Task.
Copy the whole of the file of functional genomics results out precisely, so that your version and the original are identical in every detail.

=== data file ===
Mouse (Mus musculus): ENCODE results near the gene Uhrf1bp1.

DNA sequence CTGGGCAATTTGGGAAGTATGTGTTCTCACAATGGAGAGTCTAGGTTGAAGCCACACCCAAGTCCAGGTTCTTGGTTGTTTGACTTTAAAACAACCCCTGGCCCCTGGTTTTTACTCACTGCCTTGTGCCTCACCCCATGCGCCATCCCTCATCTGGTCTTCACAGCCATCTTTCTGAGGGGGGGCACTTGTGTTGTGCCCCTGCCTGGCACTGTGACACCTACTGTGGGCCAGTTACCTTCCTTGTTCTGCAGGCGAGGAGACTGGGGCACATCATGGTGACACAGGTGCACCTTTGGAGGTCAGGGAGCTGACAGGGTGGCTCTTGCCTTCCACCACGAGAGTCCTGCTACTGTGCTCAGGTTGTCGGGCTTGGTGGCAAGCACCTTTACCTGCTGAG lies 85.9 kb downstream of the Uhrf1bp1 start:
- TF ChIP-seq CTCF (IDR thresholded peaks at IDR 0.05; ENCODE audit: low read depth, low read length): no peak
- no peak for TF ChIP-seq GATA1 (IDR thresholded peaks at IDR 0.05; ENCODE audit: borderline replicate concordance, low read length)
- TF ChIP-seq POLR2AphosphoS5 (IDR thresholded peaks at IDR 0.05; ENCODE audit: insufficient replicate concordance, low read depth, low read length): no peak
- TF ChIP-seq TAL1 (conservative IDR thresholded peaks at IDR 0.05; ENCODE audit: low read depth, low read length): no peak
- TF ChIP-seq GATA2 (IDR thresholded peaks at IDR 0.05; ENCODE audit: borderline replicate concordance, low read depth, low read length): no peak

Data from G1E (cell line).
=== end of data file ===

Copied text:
Mouse (Mus musculus): ENCODE results near the gene Uhrf1bp1.

DNA sequence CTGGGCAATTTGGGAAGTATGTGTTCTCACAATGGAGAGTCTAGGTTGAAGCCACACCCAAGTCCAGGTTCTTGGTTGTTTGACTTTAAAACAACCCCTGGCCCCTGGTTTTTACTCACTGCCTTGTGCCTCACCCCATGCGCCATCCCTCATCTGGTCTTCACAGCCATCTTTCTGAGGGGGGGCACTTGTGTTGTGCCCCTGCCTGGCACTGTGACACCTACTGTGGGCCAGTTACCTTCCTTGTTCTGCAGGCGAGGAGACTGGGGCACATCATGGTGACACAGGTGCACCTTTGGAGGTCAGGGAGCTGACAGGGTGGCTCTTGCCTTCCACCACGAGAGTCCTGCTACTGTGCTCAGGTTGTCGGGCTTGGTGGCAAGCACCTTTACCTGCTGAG lies 85.9 kb downstream of the Uhrf1bp1 start:
- TF ChIP-seq CTCF (IDR thresholded peaks at IDR 0.05; ENCODE audit: low read depth, low read length): no peak
- no peak for TF ChIP-seq GATA1 (IDR thresholded peaks at IDR 0.05; ENCODE audit: borderline replicate concordance, low read length)
- TF ChIP-seq POLR2AphosphoS5 (IDR thresholded peaks at IDR 0.05; ENCODE audit: insufficient replicate concordance, low read depth, low read length): no peak
- TF ChIP-seq TAL1 (conservative IDR thresholded peaks at IDR 0.05; ENCODE audit: low read depth, low read length): no peak
- TF ChIP-seq GATA2 (IDR thresholded peaks at IDR 0.05; ENCODE audit: borderline replicate concordance, low read depth, low read length): no peak

Data from G1E (cell line).